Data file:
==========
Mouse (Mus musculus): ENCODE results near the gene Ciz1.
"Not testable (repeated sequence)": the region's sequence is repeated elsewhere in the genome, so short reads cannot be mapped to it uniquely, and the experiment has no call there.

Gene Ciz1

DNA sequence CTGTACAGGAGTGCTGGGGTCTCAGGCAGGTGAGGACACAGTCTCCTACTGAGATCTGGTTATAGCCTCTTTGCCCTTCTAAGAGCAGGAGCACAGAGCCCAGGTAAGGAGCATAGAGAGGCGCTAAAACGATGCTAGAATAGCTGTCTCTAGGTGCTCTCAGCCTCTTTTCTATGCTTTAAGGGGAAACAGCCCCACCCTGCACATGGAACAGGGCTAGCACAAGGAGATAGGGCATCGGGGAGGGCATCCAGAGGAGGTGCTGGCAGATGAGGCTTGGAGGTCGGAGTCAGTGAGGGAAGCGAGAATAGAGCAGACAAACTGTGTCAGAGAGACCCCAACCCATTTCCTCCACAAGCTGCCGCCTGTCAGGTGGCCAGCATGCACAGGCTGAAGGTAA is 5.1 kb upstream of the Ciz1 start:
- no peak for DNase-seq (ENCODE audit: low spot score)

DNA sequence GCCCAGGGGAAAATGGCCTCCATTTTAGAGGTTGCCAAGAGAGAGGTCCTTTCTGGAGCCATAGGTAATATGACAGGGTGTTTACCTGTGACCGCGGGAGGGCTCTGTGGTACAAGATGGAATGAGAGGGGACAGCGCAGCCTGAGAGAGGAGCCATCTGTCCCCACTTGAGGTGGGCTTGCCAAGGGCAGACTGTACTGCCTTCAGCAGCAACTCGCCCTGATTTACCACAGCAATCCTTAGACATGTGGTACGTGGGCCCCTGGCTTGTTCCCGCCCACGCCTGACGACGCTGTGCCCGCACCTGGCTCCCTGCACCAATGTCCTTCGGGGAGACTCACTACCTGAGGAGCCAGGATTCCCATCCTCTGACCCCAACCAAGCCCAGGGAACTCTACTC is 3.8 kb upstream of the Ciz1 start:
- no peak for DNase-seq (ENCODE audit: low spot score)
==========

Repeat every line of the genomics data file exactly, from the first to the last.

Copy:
Mouse (Mus musculus): ENCODE results near the gene Ciz1.
"Not testable (repeated sequence)": the region's sequence is repeated elsewhere in the genome, so short reads cannot be mapped to it uniquely, and the experiment has no call there.

Gene Ciz1

DNA sequence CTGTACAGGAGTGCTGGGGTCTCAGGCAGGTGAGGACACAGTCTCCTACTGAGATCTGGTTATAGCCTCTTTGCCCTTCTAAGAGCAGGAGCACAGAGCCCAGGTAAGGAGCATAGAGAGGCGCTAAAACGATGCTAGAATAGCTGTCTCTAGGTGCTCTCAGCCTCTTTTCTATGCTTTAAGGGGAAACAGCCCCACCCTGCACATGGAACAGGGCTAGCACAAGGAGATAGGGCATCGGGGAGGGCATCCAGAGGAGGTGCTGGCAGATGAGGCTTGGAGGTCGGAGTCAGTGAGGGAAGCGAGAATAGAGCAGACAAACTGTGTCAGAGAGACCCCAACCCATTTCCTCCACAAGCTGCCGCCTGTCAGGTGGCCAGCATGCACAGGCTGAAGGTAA is 5.1 kb upstream of the Ciz1 start:
- no peak for DNase-seq (ENCODE audit: low spot score)

DNA sequence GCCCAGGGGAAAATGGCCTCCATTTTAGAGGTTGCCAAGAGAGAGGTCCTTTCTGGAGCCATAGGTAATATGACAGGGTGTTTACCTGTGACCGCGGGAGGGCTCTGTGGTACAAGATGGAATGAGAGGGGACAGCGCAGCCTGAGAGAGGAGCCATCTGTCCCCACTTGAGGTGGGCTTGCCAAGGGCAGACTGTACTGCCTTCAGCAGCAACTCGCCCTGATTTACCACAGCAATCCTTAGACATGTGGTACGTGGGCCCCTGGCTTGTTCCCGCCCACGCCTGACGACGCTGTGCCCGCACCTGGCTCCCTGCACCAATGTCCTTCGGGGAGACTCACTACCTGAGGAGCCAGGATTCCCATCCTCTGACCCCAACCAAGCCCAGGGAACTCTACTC is 3.8 kb upstream of the Ciz1 start:
- no peak for DNase-seq (ENCODE audit: low spot score)